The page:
It’s ironic too, the emblem I chose for the splints. A football logo to celebrate the boy in him and yet, if the truth be told, he can barely sit, let alone walk. Walking and standing disappeared years ago. And what about being tackled like a football player? We’ll, he’d break. And yet, that is what I chose. But what else, would you put there? A wheelchair logo would seem silly, as if I was advertising his disability. A cat or a dog? Too childish. A color for the plastic, well, then, it wouldn’t match his clothing or his wheelchair. At least with the logo, it would invite conversation, something Dear Son loves.
While other people have baby shoes as a reminder of their baby’s first steps, I have AFO’s, or plastic foot braces and now plastic hand braces. The foot braces, that I once viewed as ugly necessities and were a pain to put on every day, are now beautiful reminders of his gorgeous little legs and the days he could walk. Days when my life and his, were full of possibilities, that one day, he might walk. Walking in his gait trainer, and even running in it, was something he loved to do. He wanted to walk more than anything. He was so proud.
It’s funny sometimes, to hear mothers talk. They talk to their kids about what it was like when they were babies or when they were little. They tell them stories of the first time they walked or other charming things they did. And as a special needs mother, or rather, mother of a special needs child, I have been blessed with a different memory…one of a child who more than anything was determined to walk and who more than anything wanted to walk and run like the other boys and to show them too, that he could run like them, well, sort of. He’d run in his gait trainer with his leg braces on, his stick legs seeming barely adequate to hold him up. And yet, the boys weren’t impressed. No, they didn’t even look at him. But he was so proud.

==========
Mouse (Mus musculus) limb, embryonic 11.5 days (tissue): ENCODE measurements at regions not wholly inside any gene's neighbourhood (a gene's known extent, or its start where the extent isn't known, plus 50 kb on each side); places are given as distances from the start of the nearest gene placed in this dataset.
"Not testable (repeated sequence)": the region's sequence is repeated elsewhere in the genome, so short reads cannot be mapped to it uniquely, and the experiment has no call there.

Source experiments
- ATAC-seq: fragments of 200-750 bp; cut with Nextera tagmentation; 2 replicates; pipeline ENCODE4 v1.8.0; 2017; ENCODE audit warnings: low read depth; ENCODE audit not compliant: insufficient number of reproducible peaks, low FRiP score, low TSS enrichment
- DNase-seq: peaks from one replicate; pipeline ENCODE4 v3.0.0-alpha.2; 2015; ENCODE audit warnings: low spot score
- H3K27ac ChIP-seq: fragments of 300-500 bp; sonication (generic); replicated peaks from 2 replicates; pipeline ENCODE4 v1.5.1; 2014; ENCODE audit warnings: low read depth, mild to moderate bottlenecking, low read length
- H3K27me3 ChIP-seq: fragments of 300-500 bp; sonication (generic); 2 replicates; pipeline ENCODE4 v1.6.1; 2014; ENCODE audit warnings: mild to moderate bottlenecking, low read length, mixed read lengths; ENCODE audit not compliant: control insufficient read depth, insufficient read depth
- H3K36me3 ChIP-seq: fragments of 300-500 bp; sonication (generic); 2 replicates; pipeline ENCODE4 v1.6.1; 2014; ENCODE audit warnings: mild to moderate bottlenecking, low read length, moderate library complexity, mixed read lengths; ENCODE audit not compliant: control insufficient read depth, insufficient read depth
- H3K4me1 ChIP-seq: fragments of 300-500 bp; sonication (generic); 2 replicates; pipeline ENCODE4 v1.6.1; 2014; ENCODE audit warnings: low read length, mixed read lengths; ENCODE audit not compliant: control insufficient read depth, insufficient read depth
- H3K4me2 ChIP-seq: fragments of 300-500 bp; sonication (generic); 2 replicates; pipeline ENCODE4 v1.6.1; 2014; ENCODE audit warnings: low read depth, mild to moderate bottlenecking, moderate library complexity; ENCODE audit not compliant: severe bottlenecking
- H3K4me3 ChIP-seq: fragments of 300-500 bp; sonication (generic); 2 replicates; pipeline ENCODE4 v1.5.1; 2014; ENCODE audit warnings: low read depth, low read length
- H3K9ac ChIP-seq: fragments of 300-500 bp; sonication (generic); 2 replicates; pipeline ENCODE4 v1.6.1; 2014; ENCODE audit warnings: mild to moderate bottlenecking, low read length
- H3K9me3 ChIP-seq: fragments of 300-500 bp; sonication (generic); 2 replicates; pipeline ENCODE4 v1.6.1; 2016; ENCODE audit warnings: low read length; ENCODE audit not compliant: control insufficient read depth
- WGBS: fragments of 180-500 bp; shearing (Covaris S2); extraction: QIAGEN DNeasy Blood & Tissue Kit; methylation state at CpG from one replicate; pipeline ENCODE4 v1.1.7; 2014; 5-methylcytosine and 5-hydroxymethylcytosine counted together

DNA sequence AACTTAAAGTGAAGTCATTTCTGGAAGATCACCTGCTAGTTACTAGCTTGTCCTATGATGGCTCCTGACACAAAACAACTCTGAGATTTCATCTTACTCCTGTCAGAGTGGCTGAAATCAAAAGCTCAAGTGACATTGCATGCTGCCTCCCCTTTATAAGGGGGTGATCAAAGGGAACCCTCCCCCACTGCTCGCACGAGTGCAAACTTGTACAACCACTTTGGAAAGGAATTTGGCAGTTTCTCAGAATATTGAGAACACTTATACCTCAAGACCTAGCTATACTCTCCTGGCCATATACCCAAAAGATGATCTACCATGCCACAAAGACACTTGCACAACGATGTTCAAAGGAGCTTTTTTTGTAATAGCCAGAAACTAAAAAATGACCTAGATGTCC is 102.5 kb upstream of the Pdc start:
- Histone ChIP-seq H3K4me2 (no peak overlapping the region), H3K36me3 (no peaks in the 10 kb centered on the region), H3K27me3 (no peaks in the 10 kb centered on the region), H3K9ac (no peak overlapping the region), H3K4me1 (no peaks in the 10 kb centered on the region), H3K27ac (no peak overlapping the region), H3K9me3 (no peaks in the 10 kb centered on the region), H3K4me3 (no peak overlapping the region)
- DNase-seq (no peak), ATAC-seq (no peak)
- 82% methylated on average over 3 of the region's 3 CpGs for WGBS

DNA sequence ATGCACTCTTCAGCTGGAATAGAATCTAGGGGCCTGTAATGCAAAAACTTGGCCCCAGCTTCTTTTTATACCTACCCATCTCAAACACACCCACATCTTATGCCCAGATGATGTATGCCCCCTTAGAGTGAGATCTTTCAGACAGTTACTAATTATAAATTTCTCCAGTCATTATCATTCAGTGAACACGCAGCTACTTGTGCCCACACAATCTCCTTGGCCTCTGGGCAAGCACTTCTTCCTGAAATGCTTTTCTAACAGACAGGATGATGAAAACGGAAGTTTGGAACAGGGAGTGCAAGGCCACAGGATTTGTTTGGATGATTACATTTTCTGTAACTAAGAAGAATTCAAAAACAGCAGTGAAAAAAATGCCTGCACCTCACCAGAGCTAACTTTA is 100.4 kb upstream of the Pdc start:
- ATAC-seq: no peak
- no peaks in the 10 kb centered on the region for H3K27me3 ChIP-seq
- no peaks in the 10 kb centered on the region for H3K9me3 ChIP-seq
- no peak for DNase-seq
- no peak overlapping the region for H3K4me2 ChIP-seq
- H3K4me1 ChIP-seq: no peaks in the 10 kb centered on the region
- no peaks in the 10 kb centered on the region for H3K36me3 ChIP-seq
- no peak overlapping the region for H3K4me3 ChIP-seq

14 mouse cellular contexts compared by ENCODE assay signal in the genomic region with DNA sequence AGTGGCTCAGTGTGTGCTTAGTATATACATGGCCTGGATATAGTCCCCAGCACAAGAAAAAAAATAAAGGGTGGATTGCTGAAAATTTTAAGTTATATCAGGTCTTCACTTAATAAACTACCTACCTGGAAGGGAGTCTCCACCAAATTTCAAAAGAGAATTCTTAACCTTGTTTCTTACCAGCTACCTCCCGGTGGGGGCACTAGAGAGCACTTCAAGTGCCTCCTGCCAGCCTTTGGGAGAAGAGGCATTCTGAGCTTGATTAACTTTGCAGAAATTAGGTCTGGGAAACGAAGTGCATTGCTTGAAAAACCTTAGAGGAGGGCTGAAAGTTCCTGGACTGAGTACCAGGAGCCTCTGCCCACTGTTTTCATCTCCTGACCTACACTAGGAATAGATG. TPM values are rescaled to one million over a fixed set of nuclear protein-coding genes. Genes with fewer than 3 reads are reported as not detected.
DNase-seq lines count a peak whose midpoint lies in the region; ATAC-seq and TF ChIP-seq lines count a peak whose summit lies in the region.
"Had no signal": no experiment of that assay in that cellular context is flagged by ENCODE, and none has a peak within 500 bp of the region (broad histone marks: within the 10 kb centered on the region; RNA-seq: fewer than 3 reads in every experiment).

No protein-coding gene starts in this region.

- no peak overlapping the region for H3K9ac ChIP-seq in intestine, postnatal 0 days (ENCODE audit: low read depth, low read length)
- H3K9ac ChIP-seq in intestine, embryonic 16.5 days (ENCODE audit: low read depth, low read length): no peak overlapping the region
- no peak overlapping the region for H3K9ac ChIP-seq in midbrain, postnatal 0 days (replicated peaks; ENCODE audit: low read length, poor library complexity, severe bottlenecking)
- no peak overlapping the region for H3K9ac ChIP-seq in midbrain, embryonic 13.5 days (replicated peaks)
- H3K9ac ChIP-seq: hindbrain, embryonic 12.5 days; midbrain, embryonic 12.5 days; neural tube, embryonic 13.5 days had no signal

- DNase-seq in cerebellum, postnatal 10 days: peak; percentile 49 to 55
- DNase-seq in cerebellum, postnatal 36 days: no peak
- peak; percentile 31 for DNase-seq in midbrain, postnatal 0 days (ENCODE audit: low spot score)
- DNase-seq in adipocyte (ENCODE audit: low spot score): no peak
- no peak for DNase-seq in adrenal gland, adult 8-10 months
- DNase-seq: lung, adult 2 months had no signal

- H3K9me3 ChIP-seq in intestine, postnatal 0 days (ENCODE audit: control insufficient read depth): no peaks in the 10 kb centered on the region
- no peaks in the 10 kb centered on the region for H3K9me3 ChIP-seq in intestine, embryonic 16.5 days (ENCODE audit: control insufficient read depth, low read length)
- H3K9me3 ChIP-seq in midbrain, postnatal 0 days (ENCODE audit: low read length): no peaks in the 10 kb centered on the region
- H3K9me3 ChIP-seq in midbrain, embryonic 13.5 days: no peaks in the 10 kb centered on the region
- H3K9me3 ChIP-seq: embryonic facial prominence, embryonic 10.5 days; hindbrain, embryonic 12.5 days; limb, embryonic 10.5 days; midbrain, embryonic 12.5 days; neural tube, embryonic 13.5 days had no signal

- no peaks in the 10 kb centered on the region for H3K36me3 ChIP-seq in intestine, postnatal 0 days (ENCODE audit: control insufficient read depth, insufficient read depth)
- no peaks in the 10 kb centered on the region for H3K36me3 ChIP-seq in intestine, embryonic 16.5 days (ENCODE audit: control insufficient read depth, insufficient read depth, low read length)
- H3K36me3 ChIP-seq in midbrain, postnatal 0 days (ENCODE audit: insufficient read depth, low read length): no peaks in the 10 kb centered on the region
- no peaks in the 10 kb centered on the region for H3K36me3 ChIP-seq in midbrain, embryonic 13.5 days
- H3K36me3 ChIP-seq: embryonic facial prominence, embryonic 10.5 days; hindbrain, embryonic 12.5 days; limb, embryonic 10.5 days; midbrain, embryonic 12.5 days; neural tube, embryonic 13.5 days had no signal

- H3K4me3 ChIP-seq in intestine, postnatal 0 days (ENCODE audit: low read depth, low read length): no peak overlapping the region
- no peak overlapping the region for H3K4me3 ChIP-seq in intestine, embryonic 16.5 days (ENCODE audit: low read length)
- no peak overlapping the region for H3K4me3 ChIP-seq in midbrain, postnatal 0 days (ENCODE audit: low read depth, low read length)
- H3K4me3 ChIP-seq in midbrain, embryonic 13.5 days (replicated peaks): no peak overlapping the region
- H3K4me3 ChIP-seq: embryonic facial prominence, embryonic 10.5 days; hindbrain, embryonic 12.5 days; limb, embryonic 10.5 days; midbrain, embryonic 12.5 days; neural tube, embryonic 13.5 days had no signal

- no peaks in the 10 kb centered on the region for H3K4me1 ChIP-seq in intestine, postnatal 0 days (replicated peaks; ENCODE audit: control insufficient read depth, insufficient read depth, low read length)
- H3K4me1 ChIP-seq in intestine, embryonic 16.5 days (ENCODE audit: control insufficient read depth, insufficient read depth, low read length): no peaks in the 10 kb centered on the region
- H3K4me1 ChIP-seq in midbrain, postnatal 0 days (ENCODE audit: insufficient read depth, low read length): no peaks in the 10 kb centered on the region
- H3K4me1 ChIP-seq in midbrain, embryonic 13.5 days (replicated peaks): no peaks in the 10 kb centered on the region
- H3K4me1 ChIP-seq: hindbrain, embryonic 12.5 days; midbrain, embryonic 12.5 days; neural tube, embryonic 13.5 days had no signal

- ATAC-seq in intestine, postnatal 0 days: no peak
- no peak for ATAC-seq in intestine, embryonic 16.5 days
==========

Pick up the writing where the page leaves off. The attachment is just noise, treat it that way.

And now, the hand splints, molded pieces of plastic with the same logo, are a reminder of those leg braces. The leg braces, were had in a time of “possibilities”. I had the hope that one day, Dear Son might walk on his own. And now, those days are behind us. The beautiful memories of him walking and running in his gait trainer, are never to be discussed with Dear Son. How, as a mother, can I tell him how much I loved his spirit when he could walk, when he can no longer walk, no longer stand and can barely sit up. Who do I tell that to? Somehow, a twitter, just wouldn’t be enough.